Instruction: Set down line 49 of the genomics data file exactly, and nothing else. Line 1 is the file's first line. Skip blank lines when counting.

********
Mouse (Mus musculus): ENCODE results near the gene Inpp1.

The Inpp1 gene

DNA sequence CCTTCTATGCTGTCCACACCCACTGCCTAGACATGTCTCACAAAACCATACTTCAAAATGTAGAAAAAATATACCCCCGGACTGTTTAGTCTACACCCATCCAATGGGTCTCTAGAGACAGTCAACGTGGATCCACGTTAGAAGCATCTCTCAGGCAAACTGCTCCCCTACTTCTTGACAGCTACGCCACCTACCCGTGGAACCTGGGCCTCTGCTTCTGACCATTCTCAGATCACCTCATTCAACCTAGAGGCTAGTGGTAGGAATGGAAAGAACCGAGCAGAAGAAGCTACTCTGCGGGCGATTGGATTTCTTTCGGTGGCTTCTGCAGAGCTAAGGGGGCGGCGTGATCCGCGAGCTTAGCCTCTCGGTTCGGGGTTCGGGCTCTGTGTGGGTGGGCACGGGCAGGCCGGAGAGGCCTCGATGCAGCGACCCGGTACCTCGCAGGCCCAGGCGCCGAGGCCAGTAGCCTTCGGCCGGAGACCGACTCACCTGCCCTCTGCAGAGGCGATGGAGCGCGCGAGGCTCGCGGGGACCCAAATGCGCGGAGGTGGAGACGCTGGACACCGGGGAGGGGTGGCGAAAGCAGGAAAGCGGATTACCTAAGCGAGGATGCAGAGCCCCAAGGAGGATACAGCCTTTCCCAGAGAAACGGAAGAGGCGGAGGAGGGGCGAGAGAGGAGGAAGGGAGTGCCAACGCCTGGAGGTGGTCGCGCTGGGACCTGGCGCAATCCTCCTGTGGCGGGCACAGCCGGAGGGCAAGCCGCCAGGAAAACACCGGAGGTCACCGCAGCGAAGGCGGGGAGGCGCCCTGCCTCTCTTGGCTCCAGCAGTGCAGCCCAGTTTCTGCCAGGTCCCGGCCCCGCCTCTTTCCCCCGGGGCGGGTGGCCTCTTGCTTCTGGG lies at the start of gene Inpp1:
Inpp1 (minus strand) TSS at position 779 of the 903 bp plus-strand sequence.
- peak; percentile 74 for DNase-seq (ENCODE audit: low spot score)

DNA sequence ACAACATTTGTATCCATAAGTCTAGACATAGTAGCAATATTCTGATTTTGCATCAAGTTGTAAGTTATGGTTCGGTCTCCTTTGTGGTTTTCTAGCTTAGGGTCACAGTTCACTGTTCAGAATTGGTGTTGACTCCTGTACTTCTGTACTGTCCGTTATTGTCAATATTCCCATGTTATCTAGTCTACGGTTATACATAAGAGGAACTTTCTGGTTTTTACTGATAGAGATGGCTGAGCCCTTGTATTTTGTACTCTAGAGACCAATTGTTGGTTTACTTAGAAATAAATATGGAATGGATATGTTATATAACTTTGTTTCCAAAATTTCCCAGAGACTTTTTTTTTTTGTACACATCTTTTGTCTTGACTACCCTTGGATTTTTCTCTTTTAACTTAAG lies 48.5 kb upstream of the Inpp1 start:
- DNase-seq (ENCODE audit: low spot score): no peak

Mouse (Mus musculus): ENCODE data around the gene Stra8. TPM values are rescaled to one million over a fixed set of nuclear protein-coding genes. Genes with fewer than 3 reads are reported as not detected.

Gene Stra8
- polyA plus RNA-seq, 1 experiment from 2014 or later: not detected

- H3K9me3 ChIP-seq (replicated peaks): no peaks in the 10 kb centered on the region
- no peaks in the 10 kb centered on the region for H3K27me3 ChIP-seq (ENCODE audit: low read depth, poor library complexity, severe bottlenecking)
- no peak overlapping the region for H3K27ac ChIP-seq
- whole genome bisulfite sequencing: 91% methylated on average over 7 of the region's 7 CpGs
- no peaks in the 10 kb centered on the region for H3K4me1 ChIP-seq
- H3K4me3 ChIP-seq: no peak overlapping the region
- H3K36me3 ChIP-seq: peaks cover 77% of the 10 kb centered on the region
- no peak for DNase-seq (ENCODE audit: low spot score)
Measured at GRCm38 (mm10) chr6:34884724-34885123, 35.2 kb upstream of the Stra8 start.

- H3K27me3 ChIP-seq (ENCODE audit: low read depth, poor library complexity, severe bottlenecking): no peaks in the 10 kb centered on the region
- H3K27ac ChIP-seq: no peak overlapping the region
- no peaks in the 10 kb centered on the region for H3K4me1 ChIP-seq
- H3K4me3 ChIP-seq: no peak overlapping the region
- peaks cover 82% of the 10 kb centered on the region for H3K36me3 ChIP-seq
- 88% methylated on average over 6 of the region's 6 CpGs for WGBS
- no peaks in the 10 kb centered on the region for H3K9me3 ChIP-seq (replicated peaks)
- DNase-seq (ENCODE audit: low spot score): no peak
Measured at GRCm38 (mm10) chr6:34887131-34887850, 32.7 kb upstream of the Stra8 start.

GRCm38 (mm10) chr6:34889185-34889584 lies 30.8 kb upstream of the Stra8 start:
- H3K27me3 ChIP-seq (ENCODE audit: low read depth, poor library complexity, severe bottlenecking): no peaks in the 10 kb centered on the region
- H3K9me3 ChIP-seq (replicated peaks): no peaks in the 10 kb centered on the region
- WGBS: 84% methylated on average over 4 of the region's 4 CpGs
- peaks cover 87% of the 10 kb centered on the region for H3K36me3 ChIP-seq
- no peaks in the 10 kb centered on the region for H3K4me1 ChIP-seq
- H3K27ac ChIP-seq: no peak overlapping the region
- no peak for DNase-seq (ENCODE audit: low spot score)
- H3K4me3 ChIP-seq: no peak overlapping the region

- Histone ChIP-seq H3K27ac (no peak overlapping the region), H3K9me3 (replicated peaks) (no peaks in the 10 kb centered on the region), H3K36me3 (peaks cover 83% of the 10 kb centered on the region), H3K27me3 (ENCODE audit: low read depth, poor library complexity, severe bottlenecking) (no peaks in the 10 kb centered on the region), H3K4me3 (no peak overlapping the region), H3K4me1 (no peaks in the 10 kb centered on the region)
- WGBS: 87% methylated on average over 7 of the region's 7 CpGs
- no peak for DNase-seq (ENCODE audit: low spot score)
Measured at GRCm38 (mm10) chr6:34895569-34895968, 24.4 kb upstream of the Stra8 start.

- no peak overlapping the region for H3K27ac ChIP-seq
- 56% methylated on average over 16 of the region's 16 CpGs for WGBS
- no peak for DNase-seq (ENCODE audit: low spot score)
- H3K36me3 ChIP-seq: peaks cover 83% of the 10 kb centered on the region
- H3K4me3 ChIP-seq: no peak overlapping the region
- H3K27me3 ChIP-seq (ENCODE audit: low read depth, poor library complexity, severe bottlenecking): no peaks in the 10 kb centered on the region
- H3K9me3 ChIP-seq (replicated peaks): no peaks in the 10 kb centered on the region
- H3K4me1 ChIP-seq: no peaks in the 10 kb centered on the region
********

- H3K4me1 ChIP-seq: no peaks in the 10 kb centered on the region